As the church membership continued to grow, space became a concern once again. So the leadership began to pray about the best way to meet the needs of our growing family. After much discussion and prayer, it was decided we’d build a Family Life Center (FLC)! The suggestion was made to hire a consulting firm who would help guide us in order to get the funds and support needed for the extensive building project. Member Jerry Van Meter remembered how many in the church were nervous about hiring a consulting firm to help coordinate the fundraising efforts for the FLC. Spending $17,000 just to learn how to raise money was something the church had never done before, but it proved to be money well spent. In response to the advice given, the “Lift Up Your Eyes” campaign began in earnest! Cottage prayer meetings were held weekly in the home of Elder Gary and Janelle Brenizer, and other members also hosted their own small prayer groups and informational meetings. The campaign resulted in an overwhelming majority vote from the congregation to proceed with the building.
As with any large project, it required the dedication of many helpers to be sure the project stayed on track. Elder Richard Carlson, a construction worker by trade, was one of those who gave of his time to help from the beginning. Richard recalls initially there were two different designs they were considering. The first was a school based design that would have been two floors with classrooms running along the upper side of a gym. However, this design was more costly and even though the Academy was still in operation, the attendance didn’t see to warrant the extra expense of this design. So it was decided to use the design that is now part of the church. Jerry Van Meter, chairman of the Board of Elders during this time, was a builder by profession, said the building was constructed like a pole barn with metal on the outside in order to help keep costs down. Richard also recalled that this was during the time when handicap accessibility was on the forefront of construction projects, and this design worked better in tying the two buildings together while allowing us to add the handicap accessible restrooms.
Having been blessed with several people in our congregation who had a background in construction, the project was in good hands! Richard remembers visiting the construction site most days as a type of “quality control”. He said trucks would come and unload large prefab pieces that were labeled, then the construction crew would come in, sort through the pieces and start putting them together. The area was not yet paved, so if it rained, the grounds would often be muddy. But being the professionals they were, the construction crew would do their best to try to straighten up the area as best as they could!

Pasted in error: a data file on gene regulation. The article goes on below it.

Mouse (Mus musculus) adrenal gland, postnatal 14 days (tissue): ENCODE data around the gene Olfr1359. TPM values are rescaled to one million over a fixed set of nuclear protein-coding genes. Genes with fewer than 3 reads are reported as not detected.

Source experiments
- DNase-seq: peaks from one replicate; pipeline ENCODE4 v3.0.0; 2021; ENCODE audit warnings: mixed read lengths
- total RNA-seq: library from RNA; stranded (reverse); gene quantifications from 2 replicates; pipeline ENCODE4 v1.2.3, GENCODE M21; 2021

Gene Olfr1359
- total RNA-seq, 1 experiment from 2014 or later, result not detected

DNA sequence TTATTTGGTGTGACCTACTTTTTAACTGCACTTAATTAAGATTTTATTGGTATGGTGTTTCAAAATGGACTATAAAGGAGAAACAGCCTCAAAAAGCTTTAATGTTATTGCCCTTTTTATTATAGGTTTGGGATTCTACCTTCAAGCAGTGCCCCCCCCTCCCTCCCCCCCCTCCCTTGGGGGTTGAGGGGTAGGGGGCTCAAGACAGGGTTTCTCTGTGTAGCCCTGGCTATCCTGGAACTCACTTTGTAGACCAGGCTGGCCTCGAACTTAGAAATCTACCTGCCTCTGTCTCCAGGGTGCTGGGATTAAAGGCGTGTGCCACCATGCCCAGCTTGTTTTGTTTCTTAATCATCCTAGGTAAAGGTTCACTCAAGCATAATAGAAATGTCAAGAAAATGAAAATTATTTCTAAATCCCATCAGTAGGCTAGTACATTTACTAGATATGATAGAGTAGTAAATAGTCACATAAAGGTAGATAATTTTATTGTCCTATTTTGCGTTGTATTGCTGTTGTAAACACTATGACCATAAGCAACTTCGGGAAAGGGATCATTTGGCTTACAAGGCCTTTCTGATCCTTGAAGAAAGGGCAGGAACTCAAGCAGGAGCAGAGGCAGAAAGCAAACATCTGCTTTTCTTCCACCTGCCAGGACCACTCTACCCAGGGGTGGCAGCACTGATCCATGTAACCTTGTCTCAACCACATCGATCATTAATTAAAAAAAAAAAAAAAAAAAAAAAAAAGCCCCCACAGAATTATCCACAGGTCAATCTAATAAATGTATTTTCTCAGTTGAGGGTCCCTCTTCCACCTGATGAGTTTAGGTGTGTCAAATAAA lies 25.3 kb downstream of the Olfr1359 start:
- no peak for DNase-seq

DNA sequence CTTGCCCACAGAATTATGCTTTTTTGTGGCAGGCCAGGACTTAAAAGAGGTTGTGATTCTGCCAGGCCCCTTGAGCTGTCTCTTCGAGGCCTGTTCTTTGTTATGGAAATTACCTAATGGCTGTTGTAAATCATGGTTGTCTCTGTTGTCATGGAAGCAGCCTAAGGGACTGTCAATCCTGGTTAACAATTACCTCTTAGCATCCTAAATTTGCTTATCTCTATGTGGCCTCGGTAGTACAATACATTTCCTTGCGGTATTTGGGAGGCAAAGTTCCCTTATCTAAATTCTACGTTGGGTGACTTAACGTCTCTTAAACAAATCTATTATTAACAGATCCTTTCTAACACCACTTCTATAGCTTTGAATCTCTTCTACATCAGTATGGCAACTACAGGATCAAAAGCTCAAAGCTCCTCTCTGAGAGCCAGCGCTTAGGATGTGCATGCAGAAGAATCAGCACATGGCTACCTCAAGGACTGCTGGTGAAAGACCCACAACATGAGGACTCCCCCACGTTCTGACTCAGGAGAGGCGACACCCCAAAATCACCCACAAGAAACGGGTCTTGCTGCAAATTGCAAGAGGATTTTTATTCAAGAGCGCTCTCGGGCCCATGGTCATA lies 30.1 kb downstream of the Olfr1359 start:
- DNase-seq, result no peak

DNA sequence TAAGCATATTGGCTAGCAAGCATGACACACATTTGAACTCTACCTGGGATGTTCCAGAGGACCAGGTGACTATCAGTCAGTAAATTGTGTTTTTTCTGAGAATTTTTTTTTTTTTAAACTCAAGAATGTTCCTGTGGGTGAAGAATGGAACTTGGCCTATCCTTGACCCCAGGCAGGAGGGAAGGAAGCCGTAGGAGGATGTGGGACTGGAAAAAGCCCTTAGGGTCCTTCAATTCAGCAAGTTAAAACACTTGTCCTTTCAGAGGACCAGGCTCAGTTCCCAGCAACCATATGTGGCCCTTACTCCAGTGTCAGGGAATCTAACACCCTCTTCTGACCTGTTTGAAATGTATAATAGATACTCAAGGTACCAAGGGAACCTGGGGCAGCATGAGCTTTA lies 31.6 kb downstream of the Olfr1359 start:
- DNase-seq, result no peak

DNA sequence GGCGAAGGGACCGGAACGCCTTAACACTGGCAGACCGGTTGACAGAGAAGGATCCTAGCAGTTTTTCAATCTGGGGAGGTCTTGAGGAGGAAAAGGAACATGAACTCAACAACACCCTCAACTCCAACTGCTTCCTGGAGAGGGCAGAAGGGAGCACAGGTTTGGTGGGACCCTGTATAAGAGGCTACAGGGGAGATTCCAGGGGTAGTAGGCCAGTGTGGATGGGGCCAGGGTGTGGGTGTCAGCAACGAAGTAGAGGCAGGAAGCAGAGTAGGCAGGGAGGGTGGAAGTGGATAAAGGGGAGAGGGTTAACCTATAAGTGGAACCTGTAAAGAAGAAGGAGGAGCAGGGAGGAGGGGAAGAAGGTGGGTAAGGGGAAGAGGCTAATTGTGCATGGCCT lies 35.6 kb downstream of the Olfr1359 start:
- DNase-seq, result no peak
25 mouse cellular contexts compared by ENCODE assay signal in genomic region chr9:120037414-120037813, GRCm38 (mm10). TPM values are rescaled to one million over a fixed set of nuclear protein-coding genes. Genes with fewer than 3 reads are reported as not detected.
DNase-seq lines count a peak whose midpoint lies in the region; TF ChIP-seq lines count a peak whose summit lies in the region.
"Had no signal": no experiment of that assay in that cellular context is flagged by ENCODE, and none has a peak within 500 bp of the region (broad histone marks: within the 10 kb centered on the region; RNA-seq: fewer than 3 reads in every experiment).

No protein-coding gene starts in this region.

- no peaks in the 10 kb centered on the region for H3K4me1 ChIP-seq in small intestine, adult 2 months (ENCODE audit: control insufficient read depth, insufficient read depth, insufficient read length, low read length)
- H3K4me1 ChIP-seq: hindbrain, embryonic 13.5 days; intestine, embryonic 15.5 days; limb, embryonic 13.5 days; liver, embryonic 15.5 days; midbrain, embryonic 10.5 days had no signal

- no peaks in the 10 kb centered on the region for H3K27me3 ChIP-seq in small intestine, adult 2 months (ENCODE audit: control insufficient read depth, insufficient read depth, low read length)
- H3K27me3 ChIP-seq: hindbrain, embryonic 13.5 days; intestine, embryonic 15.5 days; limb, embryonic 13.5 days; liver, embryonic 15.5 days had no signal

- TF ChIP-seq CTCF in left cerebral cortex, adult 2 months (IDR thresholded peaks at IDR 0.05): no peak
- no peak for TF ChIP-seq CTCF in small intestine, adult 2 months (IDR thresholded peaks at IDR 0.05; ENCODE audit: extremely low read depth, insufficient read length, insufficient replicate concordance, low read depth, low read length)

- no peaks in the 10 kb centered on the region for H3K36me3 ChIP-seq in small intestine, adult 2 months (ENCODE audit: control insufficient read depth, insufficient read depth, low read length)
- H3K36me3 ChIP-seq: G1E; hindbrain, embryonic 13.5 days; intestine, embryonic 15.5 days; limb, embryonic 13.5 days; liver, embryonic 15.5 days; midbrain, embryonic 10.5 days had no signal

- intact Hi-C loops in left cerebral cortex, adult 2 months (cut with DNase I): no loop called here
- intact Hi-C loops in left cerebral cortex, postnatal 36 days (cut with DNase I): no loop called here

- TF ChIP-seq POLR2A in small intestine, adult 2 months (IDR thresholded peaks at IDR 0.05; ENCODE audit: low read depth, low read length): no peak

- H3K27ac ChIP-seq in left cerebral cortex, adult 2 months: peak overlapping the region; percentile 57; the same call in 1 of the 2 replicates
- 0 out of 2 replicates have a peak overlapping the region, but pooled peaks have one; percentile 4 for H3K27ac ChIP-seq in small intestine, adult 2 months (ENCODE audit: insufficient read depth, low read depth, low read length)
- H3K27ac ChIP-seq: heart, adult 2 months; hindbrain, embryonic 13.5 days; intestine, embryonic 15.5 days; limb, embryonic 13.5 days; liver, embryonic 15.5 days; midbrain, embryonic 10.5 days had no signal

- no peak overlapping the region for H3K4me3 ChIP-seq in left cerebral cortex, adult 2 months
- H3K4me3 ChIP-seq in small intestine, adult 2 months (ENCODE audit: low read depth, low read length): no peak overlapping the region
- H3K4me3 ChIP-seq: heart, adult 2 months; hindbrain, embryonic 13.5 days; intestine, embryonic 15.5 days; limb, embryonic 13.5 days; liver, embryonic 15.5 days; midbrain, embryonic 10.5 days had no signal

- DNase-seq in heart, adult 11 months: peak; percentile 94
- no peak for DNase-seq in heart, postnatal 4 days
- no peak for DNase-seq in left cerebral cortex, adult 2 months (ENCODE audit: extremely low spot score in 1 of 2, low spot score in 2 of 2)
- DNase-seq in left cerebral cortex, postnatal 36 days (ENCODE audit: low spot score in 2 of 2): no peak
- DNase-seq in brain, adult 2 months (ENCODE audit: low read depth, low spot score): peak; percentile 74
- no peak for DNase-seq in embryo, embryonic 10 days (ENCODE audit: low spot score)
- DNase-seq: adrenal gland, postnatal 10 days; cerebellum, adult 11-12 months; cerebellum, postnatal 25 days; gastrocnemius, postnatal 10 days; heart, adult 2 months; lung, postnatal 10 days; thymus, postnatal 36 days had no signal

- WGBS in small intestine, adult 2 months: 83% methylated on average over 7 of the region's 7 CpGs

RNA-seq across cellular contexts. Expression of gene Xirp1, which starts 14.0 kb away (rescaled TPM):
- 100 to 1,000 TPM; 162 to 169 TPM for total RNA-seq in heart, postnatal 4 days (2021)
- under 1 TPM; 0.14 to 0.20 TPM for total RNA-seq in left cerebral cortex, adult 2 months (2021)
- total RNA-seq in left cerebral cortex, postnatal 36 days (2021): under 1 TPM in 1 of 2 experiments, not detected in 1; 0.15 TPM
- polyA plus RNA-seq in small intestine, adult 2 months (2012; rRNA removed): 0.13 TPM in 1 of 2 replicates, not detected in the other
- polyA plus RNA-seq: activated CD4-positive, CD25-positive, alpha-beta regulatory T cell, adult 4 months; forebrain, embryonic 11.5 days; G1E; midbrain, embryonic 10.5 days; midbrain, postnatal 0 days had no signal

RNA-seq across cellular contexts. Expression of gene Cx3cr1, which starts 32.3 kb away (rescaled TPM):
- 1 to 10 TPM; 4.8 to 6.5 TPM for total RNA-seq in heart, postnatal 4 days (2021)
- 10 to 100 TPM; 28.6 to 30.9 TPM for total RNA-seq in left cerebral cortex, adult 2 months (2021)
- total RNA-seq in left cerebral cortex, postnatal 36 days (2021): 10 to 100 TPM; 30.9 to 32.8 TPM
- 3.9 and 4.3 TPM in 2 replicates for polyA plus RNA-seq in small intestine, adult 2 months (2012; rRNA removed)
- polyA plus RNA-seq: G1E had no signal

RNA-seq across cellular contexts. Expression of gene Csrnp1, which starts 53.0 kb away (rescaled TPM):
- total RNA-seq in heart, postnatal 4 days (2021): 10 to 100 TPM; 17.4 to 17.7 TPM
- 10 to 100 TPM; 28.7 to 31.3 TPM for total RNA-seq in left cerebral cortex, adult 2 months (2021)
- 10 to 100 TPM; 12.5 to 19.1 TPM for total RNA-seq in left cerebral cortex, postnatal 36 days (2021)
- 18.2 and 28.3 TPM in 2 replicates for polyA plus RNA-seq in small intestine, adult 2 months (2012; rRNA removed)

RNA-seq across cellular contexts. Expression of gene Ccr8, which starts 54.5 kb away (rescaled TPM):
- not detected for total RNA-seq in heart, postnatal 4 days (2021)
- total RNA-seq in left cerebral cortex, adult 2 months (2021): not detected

At last, the day had finally arrived! On Palm Sunday, March 28, 1999, the congregation celebrated communion for the first time in the Family Life Center! Linda Lewis recalled the day very clearly: After the worship service, the choir proceeded out of the sanctuary and create a pathway from the sanctuary to the brand new FLC. As the choir sang, children who had been placed between the choir members waved palm fronds as the congregation made their way into the new building. Families sat together at tables while everyone received communion together! Linda remembered just how dedicated the members of this committee had been to see the project to the end: “Ray Barclay coordinated all the plans and the selection of the builder, but we were blessed with a number of men who worked in construction and therefore added their skills at every point. Men, like Jerry VanMeter and Ray Lee were among this group. Ray Barclay was there as much as he could with a full-time job, but Richard Carlson was the one who oversaw the day to day construction. With his background in heavy machinery and building, he was a great blessing. Also Charlotte and Ray headed the selection of materials, paint colors, the protected wall coverings, etc. which became a real boon and really helped us during VBS. They were particularly careful to find ways to keep the Family Life Center as useful as possible for all kinds of activities and therefore, really strived to keep it as sound sensitive as possible. A group of us had visited several such buildings and found them so noisy that we were concerned how to deaden the sounds so that the gatherings, dinners, plays etc. could be a friendly as possible. That’s why there is a special ceiling and carpet on the walls. It is truly a blessing that so much careful thought, investigation, and dedication went into every square inch of the construction. Praise God!”